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Book review: Mercury’s Shadow, by PJ Garcin

Mercury’s Shadow, by PJ Garcin, was over on Sadie’s Spotlight a while back, and the author was kind enough to send me a copy of the book. And since I’m between semesters, I finally had a chance to read it.

One man’s lust for power threatens the future of humanity—can a young girl from the outer system stop it all?

Imogen “Chim” Esper is thrust into the center of an interplanetary conflict when her family is torn apart by the cruel and indifferent Kardashev Corporation. Forced to run, along with her robotic best friend, Chim struggles to find her place in a society that is poised for revolutionary transformation.

The Kardashev Corporation dominates all commerce and politics in the solar system. Its megalomaniac CEO, Alton Neal, is hell-bent on transforming society by capturing the full energy output of the sun through the creation of a Dyson Swarm.

Citizens of Earth and the stations throughout the system must band together to protect access to the lifeblood of the system or risk becoming permanently enslaved to the Kardashev Corporation.

my review

Honestly, this was fine, if just not my jam. For one, Chim is a lot younger than I had expected. Her exact age isn’t given (why isn’t her exact age given), but it says she left Earth as a toddler and had been on the space station for about 15 years. So, I’m guessing she’s 16-18 years old. So, this book was a lot more young adult than I was hoping for. Of course, that’s no condemnation. It just means I was less of the intended audience than I realized going into it.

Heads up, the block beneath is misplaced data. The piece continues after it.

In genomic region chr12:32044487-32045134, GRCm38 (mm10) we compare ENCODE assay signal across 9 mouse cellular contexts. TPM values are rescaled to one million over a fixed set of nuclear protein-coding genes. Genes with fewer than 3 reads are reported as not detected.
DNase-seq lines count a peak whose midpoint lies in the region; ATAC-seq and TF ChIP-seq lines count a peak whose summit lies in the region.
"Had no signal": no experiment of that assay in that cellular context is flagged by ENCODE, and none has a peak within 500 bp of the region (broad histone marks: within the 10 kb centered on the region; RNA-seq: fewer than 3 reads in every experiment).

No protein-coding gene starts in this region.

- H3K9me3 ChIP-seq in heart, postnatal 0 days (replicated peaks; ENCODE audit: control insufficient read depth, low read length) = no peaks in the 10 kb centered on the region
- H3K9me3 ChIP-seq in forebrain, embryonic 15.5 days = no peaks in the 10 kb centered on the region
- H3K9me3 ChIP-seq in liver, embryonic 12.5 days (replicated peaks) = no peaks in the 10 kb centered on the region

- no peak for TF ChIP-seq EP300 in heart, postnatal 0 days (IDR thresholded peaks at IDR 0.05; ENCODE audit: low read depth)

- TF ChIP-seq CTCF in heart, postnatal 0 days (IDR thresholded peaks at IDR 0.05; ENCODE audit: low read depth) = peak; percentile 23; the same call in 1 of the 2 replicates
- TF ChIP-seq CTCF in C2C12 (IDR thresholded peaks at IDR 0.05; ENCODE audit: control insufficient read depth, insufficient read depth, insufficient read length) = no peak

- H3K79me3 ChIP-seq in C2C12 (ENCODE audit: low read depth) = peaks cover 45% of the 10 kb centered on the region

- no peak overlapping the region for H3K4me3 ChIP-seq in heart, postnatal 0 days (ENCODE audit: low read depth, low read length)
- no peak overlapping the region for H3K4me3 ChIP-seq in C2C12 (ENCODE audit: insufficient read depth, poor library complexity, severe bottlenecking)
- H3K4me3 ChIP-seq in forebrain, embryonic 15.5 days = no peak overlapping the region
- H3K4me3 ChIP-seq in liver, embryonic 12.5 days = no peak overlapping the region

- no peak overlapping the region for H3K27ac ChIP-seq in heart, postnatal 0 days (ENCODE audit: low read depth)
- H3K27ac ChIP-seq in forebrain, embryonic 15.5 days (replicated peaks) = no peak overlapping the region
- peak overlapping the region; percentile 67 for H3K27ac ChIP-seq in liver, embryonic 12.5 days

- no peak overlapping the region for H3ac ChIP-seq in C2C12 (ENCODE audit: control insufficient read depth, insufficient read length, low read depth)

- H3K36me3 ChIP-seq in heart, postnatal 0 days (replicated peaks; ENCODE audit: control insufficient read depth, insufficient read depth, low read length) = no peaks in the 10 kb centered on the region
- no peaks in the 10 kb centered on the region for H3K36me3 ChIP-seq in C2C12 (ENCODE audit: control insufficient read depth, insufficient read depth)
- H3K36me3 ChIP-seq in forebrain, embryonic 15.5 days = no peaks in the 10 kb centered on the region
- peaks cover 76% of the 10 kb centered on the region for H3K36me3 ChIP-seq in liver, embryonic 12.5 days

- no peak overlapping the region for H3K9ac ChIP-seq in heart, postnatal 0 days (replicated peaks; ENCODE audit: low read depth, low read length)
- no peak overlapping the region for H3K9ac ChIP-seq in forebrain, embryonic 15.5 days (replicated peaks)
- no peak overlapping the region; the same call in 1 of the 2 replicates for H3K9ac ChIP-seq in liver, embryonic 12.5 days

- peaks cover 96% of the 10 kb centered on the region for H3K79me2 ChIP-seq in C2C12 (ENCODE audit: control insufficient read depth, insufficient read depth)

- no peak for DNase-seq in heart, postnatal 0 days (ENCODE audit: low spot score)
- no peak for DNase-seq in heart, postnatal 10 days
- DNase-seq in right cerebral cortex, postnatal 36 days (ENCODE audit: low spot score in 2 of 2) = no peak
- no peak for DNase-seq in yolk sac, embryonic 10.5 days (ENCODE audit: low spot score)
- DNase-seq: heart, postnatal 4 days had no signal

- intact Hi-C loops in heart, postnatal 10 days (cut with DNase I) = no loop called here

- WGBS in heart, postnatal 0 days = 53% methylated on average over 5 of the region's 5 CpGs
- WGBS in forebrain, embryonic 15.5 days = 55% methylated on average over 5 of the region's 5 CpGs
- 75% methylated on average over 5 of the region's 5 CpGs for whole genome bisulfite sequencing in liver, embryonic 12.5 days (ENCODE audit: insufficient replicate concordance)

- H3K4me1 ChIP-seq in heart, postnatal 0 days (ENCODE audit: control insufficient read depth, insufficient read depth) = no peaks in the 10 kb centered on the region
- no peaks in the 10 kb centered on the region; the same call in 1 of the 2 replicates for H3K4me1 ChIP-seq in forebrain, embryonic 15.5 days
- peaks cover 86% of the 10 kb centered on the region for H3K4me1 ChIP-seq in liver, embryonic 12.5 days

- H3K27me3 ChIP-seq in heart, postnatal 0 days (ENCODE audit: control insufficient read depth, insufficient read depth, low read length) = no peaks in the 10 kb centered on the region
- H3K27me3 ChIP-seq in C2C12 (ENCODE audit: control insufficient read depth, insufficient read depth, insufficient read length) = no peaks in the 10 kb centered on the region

Second, the whole plot-line hinges on a super advanced community of scientists coming to a single teenage, self-taught hacker that one of them stumbled across to save the galaxy. And it just didn’t fly. What’s more, there were a lot of similarly incredulous events. (To list them would be spoilery, though.) I acknowledge that a younger reader might have been more willing to accept them without critique. But that doesn’t make them less true.

The villain is a cliched, single megalomaniac with galaxy-spanning power. Most of the characters were either good or bad, with no shades of grey or nuance. The plot was very linear. There were no twists or turns or red herrings. And the dialogue clunked at times.

However, despite my criticisms, the book isn’t bad. It holds together. It has some memorable characters (Quinn is my favorite), and it has a great cover. I think it’s just a matter of getting it into the hands of the right reader.


Other Reviews:

Book Tour & Review: Mercury’s Shadow (The Kardashev Cycle, Book 1) by PJ Garcin

WE RIDE TITANS

Book Review: We Ride Titans, by Tres Dean

I accepted a review copy of We Ride Titans, by Tres Dean (author), Dee Cunniffe (colorist), Sebastián Píriz (Illustrator), Jim Campbell, Adrian F. Wassel (Editor). The book was also featured over on Sadie’s Spotlight. So, you can hop over there for a sample page, author and illustrator info, the tour schedule, and a chance to win a copy of the graphic novel for yourself.

Pacific Rim meets Shameless in this sci-fi kaiju action adventure, female helmed thrill ride where one woman must keep the monsters in check – as well as her explosive family!

It’s Mechs vs. Kaiju in this hard-hitting, action sci-fi adventure!

Kaiju hit hard. Family hits harder.

Just when you break free … you get pulled back in.